- Child Custody
When a parent removes a child from the U.S, what recourse does the remaining parent have?
As our world continues to grow smaller and more interconnected, marriages involving dual citizens are increasingly common, resulting in international custody battles.
Once an action is filed in Colorado, state law dictates that neither parent may remove the child from the state of Colorado without agreement of both parties or a court order. Additionally, United States Federal law prohibits a parent from unlawfully removing a child from the United States or unlawfully retaining a child in another county with the intent to obstruct another parent’s custodial rights. If despite the laws a child is removed a parent may work through both state and federal courts to get orders for the return of the child.
The Hague Convention on the Civil Aspects of International Parental Child Abduction
If a child has been abducted to a country that is a signatory to The Hague Convention on the Civil Aspects of International Parental Child Abduction (“the Convention”), the Convention will apply and should be utilized. The Convention currently applies in eighty-one countries, including nearly all of Europe and other westernized countries, a few countries in Africa and South America, and the pro-Western margins of the Middle East. The Convention is not concerned with substantive custody questions or even with jurisdiction and therefore will not dictate who ultimately should have custody of the child. The Convention provides for the immediate return of children under the age of 16 who are taken from their home county in violation of custody rights. The Convention does not define custody rights in the same terms as courts in the United States. Custody rights are defined as“any right to visitation with the children.” A violation of a parent’s custody rights will be found if the visitation has previously been exercised or would have been exercised, had the child not been wrongfully removed.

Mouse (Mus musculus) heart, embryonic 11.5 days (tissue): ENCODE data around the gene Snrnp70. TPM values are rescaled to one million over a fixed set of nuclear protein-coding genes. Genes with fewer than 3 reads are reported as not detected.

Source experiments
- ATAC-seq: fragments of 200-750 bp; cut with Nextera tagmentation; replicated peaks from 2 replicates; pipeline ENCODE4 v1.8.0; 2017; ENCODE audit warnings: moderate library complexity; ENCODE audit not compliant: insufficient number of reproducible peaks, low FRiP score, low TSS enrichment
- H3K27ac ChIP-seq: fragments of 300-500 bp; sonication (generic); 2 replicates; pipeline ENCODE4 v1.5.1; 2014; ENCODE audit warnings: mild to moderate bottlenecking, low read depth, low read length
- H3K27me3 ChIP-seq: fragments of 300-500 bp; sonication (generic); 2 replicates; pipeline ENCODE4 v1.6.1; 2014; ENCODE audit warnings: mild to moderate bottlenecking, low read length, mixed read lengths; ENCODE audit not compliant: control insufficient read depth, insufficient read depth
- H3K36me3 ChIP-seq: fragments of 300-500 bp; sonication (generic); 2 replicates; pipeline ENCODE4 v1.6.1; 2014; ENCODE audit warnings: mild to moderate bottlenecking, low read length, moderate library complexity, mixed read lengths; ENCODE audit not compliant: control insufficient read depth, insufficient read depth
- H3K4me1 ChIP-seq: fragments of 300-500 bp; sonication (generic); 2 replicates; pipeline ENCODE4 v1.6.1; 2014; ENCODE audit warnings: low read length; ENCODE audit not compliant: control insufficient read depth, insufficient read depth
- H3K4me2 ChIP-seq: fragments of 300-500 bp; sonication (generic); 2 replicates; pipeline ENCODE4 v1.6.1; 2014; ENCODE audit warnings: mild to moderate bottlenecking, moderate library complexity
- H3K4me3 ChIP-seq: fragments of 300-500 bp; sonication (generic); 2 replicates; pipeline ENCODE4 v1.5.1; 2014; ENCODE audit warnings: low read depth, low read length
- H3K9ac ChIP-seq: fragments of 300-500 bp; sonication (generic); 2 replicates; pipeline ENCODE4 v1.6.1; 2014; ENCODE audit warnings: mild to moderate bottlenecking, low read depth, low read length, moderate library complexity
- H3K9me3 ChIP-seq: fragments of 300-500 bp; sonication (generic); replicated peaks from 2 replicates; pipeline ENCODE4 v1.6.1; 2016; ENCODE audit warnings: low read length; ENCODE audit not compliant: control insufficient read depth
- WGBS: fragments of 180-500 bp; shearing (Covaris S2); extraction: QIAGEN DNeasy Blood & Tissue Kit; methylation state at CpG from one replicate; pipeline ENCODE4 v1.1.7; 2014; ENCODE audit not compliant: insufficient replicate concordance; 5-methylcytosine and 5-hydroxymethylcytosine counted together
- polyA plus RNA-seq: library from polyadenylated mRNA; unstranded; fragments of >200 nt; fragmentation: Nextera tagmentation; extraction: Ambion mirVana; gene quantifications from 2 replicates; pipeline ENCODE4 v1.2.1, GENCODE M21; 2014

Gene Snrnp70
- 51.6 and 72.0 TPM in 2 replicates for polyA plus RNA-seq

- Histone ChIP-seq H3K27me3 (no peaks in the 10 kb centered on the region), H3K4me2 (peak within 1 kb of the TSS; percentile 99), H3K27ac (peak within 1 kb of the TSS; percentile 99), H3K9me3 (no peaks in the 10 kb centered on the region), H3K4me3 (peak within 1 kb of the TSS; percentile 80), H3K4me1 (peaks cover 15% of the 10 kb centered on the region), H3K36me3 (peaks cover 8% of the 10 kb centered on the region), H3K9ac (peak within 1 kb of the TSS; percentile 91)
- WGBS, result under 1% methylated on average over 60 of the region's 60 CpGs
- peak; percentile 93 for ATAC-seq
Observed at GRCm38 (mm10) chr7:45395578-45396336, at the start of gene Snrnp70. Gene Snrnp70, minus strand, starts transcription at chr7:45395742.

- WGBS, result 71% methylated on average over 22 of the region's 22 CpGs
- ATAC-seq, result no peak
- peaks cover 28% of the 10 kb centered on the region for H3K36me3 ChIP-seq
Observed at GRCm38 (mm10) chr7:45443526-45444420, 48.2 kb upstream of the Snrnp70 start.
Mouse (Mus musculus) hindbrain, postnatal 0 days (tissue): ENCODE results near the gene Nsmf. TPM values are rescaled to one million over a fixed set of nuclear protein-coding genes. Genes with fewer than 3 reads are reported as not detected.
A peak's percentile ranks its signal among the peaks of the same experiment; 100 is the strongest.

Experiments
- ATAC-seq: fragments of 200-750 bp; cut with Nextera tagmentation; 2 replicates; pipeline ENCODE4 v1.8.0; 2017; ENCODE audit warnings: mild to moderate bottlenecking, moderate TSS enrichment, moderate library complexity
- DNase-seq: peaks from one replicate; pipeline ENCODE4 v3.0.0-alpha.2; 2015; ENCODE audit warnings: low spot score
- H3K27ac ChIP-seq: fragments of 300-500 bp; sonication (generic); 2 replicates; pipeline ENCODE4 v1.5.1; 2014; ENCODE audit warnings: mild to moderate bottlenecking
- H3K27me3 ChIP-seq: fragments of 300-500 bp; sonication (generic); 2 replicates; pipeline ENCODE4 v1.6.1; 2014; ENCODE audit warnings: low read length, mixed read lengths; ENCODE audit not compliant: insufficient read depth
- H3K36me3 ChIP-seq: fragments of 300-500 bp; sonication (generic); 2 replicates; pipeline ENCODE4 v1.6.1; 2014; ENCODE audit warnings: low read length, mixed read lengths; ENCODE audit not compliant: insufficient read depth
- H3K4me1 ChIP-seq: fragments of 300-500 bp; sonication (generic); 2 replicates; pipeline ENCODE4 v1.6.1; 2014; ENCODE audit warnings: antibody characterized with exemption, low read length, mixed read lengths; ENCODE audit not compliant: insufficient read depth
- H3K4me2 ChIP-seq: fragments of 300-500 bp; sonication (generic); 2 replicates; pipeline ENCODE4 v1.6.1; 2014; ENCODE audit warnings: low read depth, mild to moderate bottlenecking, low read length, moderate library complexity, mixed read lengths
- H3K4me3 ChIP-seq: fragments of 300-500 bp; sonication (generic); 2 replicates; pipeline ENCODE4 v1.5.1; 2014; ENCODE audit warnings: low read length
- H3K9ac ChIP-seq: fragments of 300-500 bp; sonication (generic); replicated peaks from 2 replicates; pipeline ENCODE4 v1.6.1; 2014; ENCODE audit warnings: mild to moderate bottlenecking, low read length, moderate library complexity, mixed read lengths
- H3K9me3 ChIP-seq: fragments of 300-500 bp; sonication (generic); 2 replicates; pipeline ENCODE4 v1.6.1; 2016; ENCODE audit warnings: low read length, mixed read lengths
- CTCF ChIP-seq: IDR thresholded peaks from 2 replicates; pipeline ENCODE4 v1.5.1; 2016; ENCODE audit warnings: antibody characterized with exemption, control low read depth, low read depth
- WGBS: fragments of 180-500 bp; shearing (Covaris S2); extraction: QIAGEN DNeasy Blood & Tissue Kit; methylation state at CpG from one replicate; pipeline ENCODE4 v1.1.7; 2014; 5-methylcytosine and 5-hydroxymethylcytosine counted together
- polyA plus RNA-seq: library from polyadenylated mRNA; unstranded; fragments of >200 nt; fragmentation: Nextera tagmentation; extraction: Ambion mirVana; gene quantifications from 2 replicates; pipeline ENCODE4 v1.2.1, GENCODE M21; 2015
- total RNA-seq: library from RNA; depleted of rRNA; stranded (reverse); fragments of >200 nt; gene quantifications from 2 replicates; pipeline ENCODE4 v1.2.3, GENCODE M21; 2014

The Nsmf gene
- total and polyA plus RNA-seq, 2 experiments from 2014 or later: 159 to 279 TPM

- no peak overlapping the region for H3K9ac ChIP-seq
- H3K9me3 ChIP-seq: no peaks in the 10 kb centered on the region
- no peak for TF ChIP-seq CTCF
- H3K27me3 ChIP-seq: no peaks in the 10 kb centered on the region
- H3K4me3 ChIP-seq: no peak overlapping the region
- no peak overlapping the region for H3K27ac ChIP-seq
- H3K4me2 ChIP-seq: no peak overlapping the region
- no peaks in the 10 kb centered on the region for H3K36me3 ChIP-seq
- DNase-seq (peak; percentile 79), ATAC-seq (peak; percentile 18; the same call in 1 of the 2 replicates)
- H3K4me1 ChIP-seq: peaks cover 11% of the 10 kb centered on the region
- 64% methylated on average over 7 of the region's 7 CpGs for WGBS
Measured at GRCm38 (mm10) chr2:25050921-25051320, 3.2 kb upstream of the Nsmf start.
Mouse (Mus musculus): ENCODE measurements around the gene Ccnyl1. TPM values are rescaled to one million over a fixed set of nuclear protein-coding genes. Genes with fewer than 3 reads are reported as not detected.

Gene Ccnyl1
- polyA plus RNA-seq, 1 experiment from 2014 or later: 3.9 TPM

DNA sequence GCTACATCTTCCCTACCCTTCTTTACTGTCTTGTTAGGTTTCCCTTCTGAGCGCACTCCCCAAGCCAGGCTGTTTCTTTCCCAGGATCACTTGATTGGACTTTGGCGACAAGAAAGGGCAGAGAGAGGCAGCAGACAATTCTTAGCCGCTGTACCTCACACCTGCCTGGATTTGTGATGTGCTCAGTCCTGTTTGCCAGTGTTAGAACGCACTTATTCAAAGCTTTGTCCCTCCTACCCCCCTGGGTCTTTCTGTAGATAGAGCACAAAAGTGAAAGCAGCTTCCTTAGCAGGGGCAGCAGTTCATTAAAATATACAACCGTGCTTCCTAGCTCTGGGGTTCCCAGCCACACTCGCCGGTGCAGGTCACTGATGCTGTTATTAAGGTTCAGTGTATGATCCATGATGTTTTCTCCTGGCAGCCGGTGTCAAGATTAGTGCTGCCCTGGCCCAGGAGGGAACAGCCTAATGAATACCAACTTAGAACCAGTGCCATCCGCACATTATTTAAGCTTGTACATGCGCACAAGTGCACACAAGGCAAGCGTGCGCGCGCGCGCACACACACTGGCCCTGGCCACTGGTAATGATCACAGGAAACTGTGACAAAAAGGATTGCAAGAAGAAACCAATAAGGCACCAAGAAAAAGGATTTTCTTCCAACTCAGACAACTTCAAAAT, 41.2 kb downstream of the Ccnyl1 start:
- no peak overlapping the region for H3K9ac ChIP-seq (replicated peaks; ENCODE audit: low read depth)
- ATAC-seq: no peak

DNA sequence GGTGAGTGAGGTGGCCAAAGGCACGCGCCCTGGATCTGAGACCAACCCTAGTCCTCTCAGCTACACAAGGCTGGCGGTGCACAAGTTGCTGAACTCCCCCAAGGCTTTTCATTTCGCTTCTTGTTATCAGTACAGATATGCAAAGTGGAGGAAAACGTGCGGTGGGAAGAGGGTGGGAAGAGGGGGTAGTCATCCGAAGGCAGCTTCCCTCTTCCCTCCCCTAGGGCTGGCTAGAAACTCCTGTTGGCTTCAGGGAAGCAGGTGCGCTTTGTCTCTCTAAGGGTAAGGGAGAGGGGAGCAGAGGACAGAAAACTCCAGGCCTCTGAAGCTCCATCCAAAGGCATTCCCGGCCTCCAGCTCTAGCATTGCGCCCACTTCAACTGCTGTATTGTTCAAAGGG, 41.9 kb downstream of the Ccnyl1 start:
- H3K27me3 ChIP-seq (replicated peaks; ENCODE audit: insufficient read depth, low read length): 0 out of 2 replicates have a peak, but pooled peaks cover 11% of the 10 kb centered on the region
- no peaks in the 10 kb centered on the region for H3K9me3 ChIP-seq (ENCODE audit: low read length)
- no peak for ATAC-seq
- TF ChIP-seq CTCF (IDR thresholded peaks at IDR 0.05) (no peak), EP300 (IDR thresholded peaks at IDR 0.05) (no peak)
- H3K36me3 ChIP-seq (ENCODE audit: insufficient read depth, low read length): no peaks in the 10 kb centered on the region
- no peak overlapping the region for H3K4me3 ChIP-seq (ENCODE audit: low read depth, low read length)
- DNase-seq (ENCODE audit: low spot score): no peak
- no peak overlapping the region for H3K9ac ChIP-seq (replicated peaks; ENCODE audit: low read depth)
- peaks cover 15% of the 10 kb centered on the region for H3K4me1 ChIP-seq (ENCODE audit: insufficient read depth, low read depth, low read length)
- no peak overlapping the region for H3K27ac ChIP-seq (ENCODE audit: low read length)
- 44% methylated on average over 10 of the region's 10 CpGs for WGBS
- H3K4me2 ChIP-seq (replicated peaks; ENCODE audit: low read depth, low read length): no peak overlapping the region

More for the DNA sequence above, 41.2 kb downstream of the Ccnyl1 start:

In some circumstances the Convention will not apply – for example if the child was abducted more than one year before action was taken to bring him or her back to their home country. In such circumstances the judge will look to how well the child is adjusting to their new environment and will make decisions more like a traditional custody hearing - considering the best interests of the child. Additionally, if the U.S. parent acquiesced, consented, or failed to exercise their custody rights, or there is a grave risk of physical or psychological harm to the child if returned, the Convention may not apply.
When the child has been abducted to a country that is not a signatory to the Hauge Convention, negotiations with the country of abduction is the best option for the parent left behind. Such negotiations are often long and may result in legal proceedings in the abducting county to determine custody.
At Jorgensen, Brownell & Pepin, we understand the stress involved in child custody matters, especially those crossing international borders. Our attorneys are experienced in all types of custody disputes. When you entrust our team with your case, you will never feel alone.